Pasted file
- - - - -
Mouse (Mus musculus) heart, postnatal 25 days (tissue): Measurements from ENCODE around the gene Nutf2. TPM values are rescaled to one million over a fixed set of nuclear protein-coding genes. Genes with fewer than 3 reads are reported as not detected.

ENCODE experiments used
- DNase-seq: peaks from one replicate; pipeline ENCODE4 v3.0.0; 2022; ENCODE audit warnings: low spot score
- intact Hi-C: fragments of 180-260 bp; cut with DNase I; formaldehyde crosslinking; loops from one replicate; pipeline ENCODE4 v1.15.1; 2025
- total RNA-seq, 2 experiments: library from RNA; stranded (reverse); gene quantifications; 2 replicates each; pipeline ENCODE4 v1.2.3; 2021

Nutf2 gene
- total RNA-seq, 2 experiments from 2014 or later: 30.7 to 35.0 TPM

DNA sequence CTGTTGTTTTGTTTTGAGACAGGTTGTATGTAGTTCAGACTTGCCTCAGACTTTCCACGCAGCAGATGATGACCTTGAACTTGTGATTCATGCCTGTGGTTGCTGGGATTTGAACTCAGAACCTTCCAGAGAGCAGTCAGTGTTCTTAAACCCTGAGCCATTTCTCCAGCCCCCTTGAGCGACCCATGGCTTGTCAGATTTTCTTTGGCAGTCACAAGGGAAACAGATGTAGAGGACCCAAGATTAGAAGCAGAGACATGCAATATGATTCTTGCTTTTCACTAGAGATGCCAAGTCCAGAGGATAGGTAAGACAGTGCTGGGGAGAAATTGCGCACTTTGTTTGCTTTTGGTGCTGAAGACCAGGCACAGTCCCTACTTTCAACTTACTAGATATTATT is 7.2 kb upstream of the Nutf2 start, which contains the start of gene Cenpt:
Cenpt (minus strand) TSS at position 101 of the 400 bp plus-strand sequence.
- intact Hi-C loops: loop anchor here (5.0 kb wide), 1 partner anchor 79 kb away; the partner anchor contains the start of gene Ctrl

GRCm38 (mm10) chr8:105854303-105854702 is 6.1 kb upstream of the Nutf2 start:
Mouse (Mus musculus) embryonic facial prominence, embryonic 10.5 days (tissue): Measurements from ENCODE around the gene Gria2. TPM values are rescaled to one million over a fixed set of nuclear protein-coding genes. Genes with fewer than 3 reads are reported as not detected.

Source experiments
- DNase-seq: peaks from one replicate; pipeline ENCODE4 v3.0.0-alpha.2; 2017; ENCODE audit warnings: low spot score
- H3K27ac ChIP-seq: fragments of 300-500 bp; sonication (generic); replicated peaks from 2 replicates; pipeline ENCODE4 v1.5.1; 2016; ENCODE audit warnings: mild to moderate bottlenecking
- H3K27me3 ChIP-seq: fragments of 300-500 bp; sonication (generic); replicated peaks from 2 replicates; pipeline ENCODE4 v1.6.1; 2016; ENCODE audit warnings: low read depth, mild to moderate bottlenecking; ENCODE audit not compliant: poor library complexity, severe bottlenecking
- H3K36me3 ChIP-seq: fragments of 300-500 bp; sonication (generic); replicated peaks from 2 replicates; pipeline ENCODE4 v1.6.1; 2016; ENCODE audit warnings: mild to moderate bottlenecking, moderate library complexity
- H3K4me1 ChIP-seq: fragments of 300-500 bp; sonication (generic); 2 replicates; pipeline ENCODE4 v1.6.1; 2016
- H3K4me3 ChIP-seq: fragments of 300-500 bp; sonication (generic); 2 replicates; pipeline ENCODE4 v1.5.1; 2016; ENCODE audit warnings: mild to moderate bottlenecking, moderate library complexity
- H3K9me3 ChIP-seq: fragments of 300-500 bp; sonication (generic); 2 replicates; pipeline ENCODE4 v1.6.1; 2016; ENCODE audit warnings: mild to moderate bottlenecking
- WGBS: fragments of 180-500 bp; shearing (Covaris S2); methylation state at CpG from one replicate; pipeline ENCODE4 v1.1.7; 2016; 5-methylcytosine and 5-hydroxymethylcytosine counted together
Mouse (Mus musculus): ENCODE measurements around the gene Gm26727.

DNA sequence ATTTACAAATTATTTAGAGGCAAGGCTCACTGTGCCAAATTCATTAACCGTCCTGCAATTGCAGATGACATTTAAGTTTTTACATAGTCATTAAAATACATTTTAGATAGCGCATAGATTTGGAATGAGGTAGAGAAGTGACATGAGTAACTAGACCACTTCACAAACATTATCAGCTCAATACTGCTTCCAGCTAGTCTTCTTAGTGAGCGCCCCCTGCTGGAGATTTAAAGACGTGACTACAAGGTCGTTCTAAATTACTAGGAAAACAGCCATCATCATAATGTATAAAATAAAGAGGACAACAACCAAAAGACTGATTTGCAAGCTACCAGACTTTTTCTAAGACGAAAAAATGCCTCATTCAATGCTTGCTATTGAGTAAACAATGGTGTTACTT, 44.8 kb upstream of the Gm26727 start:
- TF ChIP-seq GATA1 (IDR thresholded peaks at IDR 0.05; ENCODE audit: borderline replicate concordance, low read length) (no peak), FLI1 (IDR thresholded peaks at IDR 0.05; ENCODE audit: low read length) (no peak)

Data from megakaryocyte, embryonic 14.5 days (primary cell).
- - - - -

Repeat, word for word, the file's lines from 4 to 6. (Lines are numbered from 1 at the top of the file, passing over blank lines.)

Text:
- intact Hi-C: fragments of 180-260 bp; cut with DNase I; formaldehyde crosslinking; loops from one replicate; pipeline ENCODE4 v1.15.1; 2025
- total RNA-seq, 2 experiments: library from RNA; stranded (reverse); gene quantifications; 2 replicates each; pipeline ENCODE4 v1.2.3; 2021

Nutf2 gene